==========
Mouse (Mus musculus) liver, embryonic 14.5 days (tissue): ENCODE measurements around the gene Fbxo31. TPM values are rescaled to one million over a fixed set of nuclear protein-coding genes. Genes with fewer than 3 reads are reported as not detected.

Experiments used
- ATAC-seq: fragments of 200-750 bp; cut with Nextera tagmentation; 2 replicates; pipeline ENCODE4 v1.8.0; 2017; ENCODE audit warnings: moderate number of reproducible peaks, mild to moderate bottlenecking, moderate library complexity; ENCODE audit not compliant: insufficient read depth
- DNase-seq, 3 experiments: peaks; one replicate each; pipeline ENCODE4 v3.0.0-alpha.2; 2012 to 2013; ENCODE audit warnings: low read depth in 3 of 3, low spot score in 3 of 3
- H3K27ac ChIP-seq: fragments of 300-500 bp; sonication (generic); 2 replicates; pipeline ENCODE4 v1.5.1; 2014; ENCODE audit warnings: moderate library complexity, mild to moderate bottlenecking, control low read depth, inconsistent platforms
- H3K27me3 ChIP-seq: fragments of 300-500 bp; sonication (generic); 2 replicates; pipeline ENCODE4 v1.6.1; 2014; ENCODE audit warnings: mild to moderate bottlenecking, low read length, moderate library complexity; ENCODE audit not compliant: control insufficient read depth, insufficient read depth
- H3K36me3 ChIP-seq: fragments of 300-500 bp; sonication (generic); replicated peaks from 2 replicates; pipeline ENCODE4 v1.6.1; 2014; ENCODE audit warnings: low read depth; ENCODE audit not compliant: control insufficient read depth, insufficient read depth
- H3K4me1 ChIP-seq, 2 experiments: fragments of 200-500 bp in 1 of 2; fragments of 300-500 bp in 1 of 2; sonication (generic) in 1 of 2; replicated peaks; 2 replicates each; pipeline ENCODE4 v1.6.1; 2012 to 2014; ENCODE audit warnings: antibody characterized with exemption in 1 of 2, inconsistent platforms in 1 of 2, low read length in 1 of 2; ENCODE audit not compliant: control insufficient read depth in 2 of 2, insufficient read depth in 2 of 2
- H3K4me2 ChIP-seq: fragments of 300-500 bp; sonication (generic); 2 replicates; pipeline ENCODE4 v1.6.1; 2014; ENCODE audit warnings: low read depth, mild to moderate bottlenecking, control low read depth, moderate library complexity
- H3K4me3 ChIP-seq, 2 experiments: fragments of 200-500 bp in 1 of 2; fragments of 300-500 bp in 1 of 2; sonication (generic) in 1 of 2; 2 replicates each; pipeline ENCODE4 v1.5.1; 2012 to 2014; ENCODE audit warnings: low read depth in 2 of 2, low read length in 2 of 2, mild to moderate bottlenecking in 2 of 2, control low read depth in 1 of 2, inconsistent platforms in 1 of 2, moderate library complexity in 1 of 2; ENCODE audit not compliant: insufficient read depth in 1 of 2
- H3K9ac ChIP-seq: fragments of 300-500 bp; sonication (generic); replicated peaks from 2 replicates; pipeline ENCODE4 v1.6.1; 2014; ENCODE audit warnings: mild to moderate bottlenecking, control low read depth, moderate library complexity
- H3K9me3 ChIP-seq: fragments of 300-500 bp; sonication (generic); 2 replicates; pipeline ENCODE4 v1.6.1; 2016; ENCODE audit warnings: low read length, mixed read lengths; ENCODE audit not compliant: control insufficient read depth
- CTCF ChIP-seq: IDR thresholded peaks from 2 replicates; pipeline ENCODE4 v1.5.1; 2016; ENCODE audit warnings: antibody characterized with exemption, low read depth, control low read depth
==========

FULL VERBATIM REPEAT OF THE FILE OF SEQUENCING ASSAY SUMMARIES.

Mouse (Mus musculus) liver, embryonic 14.5 days (tissue): ENCODE measurements around the gene Fbxo31. TPM values are rescaled to one million over a fixed set of nuclear protein-coding genes. Genes with fewer than 3 reads are reported as not detected.

Experiments used
- ATAC-seq: fragments of 200-750 bp; cut with Nextera tagmentation; 2 replicates; pipeline ENCODE4 v1.8.0; 2017; ENCODE audit warnings: moderate number of reproducible peaks, mild to moderate bottlenecking, moderate library complexity; ENCODE audit not compliant: insufficient read depth
- DNase-seq, 3 experiments: peaks; one replicate each; pipeline ENCODE4 v3.0.0-alpha.2; 2012 to 2013; ENCODE audit warnings: low read depth in 3 of 3, low spot score in 3 of 3
- H3K27ac ChIP-seq: fragments of 300-500 bp; sonication (generic); 2 replicates; pipeline ENCODE4 v1.5.1; 2014; ENCODE audit warnings: moderate library complexity, mild to moderate bottlenecking, control low read depth, inconsistent platforms
- H3K27me3 ChIP-seq: fragments of 300-500 bp; sonication (generic); 2 replicates; pipeline ENCODE4 v1.6.1; 2014; ENCODE audit warnings: mild to moderate bottlenecking, low read length, moderate library complexity; ENCODE audit not compliant: control insufficient read depth, insufficient read depth
- H3K36me3 ChIP-seq: fragments of 300-500 bp; sonication (generic); replicated peaks from 2 replicates; pipeline ENCODE4 v1.6.1; 2014; ENCODE audit warnings: low read depth; ENCODE audit not compliant: control insufficient read depth, insufficient read depth
- H3K4me1 ChIP-seq, 2 experiments: fragments of 200-500 bp in 1 of 2; fragments of 300-500 bp in 1 of 2; sonication (generic) in 1 of 2; replicated peaks; 2 replicates each; pipeline ENCODE4 v1.6.1; 2012 to 2014; ENCODE audit warnings: antibody characterized with exemption in 1 of 2, inconsistent platforms in 1 of 2, low read length in 1 of 2; ENCODE audit not compliant: control insufficient read depth in 2 of 2, insufficient read depth in 2 of 2
- H3K4me2 ChIP-seq: fragments of 300-500 bp; sonication (generic); 2 replicates; pipeline ENCODE4 v1.6.1; 2014; ENCODE audit warnings: low read depth, mild to moderate bottlenecking, control low read depth, moderate library complexity
- H3K4me3 ChIP-seq, 2 experiments: fragments of 200-500 bp in 1 of 2; fragments of 300-500 bp in 1 of 2; sonication (generic) in 1 of 2; 2 replicates each; pipeline ENCODE4 v1.5.1; 2012 to 2014; ENCODE audit warnings: low read depth in 2 of 2, low read length in 2 of 2, mild to moderate bottlenecking in 2 of 2, control low read depth in 1 of 2, inconsistent platforms in 1 of 2, moderate library complexity in 1 of 2; ENCODE audit not compliant: insufficient read depth in 1 of 2
- H3K9ac ChIP-seq: fragments of 300-500 bp; sonication (generic); replicated peaks from 2 replicates; pipeline ENCODE4 v1.6.1; 2014; ENCODE audit warnings: mild to moderate bottlenecking, control low read depth, moderate library complexity
- H3K9me3 ChIP-seq: fragments of 300-500 bp; sonication (generic); 2 replicates; pipeline ENCODE4 v1.6.1; 2016; ENCODE audit warnings: low read length, mixed read lengths; ENCODE audit not compliant: control insufficient read depth
- CTCF ChIP-seq: IDR thresholded peaks from 2 replicates; pipeline ENCODE4 v1.5.1; 2016; ENCODE audit warnings: antibody characterized with exemption, low read depth, control low read depth